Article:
First Malware Affecting Apple’s New M1 Silicon Has Been Found in the Wild

Apple MacBook Credit: Martin Katler / Unsplash
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Apple last year introduced its first round of Macs equipped with its own silicon. Developers are not the only ones updating their apps and rewriting them for Apple’s latest hardware – hackers also are adapting their malware to take advantage of the ARM-based architecture of these new M1 Macs. And they are doing it quickly with the first M1-specific malware now circulating in the wild.

The first known M1 malware was spotted by Patrick Wardle, a security researcher, and Objective-See founder. Wardle went looking for malware because he suspected malware developers were working as hard as regular developers in supporting Apple’s M1 architecture.

As I was working on rebuilding my tools to achieve native M1 compatibility, I pondered the possibility that malware writers were also spending their time in a similar manner. At the end of the day, malware is simply software (albeit malicious), so I figured it would make sense that (eventually) we’d see malware built to execute natively on Apple new M1 systems.

Patrick Wardle

In a recent post on his website, Wardle describes how he discovered the GoSearch22 malware and why this discovery is important.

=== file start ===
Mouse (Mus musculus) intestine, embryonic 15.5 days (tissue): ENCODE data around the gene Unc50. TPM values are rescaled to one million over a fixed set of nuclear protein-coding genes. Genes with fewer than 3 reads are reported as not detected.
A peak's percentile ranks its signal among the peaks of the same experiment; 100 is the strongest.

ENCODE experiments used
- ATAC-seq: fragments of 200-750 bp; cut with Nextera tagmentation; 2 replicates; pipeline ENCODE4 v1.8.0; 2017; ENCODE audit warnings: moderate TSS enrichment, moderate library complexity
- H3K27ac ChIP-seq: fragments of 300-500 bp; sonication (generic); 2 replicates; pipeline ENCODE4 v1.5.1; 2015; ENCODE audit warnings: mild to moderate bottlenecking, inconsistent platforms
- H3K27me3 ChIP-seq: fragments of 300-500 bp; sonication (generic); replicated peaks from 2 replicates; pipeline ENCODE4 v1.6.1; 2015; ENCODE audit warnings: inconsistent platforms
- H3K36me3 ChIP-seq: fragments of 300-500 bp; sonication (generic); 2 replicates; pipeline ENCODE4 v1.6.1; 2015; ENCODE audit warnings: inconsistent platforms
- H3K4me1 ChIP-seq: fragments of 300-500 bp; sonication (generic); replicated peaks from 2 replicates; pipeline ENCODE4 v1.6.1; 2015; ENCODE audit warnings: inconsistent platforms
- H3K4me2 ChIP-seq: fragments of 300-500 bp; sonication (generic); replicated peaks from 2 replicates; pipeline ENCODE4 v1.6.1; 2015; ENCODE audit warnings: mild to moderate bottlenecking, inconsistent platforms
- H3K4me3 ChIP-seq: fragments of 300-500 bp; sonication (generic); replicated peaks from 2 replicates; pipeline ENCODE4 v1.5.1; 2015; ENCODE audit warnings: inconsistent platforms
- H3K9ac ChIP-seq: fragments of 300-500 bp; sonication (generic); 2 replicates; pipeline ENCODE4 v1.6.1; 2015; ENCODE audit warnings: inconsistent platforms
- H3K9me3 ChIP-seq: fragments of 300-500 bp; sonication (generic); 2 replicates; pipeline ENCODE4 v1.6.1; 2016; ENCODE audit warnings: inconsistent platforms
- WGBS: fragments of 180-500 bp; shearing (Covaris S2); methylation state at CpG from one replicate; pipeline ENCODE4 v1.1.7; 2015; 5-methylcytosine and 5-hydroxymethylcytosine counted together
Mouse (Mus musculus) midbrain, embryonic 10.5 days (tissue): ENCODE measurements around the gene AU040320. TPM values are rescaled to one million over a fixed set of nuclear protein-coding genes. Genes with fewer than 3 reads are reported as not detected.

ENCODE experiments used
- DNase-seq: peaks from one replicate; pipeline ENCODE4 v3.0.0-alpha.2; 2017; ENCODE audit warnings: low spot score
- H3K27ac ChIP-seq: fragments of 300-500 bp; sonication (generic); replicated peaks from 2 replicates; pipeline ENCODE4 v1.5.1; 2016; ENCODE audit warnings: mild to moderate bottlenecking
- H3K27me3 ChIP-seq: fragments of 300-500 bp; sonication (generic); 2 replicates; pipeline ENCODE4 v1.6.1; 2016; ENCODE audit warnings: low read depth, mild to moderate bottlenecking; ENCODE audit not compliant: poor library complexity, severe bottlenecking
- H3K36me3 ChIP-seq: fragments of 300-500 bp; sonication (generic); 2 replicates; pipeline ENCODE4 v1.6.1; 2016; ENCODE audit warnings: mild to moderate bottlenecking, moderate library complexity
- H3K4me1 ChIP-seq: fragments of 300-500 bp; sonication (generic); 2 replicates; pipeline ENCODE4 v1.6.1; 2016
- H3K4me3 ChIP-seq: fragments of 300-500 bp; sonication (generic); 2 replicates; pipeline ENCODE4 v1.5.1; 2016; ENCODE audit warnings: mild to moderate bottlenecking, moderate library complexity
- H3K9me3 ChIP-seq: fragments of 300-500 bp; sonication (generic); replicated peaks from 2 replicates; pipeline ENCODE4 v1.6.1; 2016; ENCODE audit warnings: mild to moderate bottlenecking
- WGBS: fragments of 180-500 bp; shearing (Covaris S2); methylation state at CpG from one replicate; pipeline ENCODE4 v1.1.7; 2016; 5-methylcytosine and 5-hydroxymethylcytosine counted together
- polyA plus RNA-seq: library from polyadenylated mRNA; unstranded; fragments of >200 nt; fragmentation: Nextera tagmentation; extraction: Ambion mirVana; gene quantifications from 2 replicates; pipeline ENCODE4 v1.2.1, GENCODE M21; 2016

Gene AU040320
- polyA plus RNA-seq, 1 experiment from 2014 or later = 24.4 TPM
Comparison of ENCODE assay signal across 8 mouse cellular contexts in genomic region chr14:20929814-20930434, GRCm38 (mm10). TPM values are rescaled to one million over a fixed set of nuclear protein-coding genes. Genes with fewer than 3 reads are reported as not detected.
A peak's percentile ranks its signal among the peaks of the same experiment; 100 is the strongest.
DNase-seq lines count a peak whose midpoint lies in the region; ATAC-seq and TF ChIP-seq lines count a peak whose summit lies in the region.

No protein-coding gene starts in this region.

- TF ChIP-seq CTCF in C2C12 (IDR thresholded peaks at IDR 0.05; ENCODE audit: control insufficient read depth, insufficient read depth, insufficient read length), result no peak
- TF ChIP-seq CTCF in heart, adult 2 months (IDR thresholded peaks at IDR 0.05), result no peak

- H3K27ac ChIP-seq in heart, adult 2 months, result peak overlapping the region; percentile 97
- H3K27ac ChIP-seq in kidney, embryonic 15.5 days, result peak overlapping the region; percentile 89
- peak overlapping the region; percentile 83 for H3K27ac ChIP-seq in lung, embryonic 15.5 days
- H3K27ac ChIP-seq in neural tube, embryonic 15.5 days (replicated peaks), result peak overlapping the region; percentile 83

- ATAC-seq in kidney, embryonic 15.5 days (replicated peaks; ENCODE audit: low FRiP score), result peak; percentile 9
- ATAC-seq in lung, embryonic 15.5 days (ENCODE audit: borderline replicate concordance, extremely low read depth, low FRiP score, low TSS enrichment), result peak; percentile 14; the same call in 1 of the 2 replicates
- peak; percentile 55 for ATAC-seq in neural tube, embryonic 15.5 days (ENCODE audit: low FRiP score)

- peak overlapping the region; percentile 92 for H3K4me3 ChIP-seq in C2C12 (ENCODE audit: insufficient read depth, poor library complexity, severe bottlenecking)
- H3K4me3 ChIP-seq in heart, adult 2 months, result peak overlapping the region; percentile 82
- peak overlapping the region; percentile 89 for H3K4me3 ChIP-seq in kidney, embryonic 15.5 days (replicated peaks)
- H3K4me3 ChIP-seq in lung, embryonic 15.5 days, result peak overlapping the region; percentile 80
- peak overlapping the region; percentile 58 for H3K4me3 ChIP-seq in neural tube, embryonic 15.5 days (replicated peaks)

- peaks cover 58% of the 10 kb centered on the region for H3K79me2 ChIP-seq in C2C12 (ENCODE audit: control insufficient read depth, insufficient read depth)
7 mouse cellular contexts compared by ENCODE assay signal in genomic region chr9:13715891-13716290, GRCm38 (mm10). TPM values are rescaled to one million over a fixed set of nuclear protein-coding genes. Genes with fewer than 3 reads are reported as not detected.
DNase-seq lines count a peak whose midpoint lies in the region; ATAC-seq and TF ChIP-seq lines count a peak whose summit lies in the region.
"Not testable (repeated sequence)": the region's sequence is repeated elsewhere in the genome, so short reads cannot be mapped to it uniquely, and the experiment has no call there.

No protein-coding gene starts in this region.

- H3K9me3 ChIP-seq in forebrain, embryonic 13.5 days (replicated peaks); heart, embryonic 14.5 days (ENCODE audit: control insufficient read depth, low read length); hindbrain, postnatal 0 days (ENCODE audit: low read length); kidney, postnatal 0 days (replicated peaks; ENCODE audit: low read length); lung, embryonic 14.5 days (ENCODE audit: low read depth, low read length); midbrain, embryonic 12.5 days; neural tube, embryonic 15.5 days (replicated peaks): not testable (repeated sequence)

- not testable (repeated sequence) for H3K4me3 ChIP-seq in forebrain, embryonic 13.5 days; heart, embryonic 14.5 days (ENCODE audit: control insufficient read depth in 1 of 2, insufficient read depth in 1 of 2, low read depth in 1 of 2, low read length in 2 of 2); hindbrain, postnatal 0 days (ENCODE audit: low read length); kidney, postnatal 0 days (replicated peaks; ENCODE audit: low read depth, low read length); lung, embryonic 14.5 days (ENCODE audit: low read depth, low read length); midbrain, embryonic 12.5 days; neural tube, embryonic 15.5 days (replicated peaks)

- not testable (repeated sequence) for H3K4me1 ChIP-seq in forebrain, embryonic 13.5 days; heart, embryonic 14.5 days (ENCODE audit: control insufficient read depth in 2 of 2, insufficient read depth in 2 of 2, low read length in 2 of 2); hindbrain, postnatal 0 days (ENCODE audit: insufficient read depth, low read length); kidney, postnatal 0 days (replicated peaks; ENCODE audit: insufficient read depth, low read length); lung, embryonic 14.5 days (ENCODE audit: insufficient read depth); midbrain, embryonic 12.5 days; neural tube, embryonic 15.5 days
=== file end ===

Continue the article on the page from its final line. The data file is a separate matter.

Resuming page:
How Was GoSearch22 Found?

Wardle began with a free account at VirusTotal and started his hunt. He started by filtering out all iOS apps and looking for apps compiled natively for the M1 processor.

Before going off hunting for native M1 malware, we need have to answer the question, “How can we determine if a program was compiled natively for M1?” Well, in short, it will contain arm64 code! OK, and how do we ascertain this?

One simple way is via the macOS’s built-in file tool (or lipo -archs). Using this tool, we can examine a binary to see if it contains compiled arm64 code.

Patrick Wardle

Wardle then stumbled across an app, GoSearch22, which piqued his interest.

What Is GoSearch22?

GoSearch22, as Wardle discovered, is a native M1 application explicitly designed to run on Apple’s new ARM Macs.

According to Wardle, it was found in the wild and is an instance of the prevalent, yet rather insidious, ‘Pirrit’ adware that will install as a malicious Safari extension.

The application was signed with an Apple developer ID (hongsheng yan) on November 23rd, 2020, so it would run on any M1 mac.

Apple has since revoked the certificate, so it should no longer run on a Mac unless the developer re-signs it with another certification.

Why Is It Important?

Wardle points out that this discovery is significant because of the quick speed at which this malware was developed.

It appeared so quickly after the launch of Apple’s new Macs that current tools may not be able to detect this novel type of arm64 macOS-focused malware.

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